Section 24-10-103(2) defines "injury":

"(2) `Injury' means death, injury to a person, damage to or loss of property, of whatsoever kind, which would be actionable in tort if inflicted by a private person."

The City urges that, since the injury suffered was damage to a single tract, subsection (1)(a) is applicable and limits recovery against it by both Gladins to $100,000. On the contrary, each of the Gladins owned an undivided one-half interest in the property and each was injured. An analogous situation would be if each of them owned the entire interest in one-half of the property. Therefore, subsection (1)(b), not (1)(a), applies. The limitation is $300,000 with the further limitation of $100,000 per injured person. Thus, where two persons own property which is damaged, the total statutory limitation on the amount recoverable is $200,000.

*909 The judgment recovered against the City amounted to $88,583.90 (including costs and interest). The cost of compliance with the mandatory injunction was claimed to be at least $40,000. The sum of these two figures does not exceed $200,000. The City, therefore, cannot complain that the necessary expenditure arising from the judgment and the injunction exceeds the recovery limit ($200,000) imposed by the General Assembly.

Under this disposition, we do not reach the argument by the Gladins that the City's cost of compliance with the injunction is exclusive of the statutory limitation.


The court of appeals held that the statutory limitation on judgment was an affirmative defense available to the City, and that it was waived because it was not presented in the pleadings, at trial or in the motion for a new trial. C.R.C.P. 8(c), 12(h) and 59(f). It relied on section 24-10-108, C.R.S.1973, which reads:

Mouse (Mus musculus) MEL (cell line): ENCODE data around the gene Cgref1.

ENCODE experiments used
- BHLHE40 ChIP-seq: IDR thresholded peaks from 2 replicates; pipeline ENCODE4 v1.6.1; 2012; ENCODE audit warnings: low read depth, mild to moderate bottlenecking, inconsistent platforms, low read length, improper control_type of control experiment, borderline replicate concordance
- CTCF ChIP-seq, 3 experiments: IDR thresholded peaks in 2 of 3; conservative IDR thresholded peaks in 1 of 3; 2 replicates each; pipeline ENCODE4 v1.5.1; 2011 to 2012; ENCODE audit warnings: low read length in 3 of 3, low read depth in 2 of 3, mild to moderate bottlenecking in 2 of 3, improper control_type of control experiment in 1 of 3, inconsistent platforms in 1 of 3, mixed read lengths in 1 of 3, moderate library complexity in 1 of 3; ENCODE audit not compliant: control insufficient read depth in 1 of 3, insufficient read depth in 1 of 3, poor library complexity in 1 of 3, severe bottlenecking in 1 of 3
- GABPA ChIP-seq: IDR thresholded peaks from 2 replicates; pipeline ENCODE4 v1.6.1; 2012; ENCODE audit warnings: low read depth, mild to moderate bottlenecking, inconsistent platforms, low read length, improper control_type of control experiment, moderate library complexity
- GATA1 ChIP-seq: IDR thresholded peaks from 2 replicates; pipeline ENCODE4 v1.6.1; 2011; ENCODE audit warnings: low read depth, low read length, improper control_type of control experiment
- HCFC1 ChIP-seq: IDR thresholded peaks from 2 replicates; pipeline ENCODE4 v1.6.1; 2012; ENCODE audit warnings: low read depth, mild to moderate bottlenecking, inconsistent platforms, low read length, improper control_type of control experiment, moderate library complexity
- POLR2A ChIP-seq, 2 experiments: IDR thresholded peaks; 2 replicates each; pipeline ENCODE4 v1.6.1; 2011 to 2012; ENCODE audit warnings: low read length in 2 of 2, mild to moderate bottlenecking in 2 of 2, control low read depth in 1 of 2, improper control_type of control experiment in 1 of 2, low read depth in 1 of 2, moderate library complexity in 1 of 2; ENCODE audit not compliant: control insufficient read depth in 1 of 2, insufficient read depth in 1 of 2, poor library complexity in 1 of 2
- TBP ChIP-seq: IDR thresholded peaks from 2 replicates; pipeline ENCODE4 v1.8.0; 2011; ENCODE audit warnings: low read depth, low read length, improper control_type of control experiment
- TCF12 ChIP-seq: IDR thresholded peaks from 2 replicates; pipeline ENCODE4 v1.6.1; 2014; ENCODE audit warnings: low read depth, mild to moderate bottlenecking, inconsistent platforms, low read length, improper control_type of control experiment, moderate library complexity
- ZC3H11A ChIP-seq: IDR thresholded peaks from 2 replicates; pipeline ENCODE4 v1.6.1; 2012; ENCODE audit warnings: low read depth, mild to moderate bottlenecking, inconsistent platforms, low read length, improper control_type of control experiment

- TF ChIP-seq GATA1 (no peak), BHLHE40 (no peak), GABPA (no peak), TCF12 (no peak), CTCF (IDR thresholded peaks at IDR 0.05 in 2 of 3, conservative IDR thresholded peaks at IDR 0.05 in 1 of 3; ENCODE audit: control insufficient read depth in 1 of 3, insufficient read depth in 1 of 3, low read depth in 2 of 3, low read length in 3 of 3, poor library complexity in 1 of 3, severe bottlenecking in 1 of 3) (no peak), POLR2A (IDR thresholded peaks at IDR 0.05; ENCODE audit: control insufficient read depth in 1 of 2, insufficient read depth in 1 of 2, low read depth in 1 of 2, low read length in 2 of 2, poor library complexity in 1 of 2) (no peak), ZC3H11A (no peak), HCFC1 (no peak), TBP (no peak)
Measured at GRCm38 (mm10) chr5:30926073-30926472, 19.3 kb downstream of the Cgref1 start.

"Sovereign immunity remains a defensewhen. Except as provided in sections 24-10-104 to XX-XX-XXX, sovereign immunity shall be available to a public entity as a defense to an action for injury."

However, the Colorado Governmental Immunity Act defines as exceptions to governmental immunity the kind of conduct for which the City was here held liable. Section 24-10-106, C.R.S.1973. It specifically states that sovereign immunity shall not be asserted as a defense for injuries resulting from the "operation and maintenance of any public . . . electrical facility, power facility . . . or a dangerous condition existing therein." The City's conduct was within one of the exceptions. See Gladin v. Von Engeln, supra. Thus, there was no defense of immunity for the City to assert.

The Gladins suggest that the limitation on amounts of judgment in section 24-10-114, C.R.S.1973 is a "retained" or "reserved" element of sovereign immunity and judgment limitation must be treated as an affirmative defense. We do not agree. Nowhere does the Act state that sovereign immunity is an affirmative defense available only beyond the recovery limits imposed by section 24-10-114. Rather, that section simply imposes a limit on the recovery allowed per plaintiff and per occasion.

Judgment affirmed in part and reversed in part. The cause is returned to the court of appeals for remand consonant with the views expressed in this opinion.

LEE, J., does not participate.


[1] In affirming the district court, we reversed the intervening opinion of the court of appeals. Gladin v. Von Engeln, 37 Colo.App. 447, 550 P.2d 352 (1976).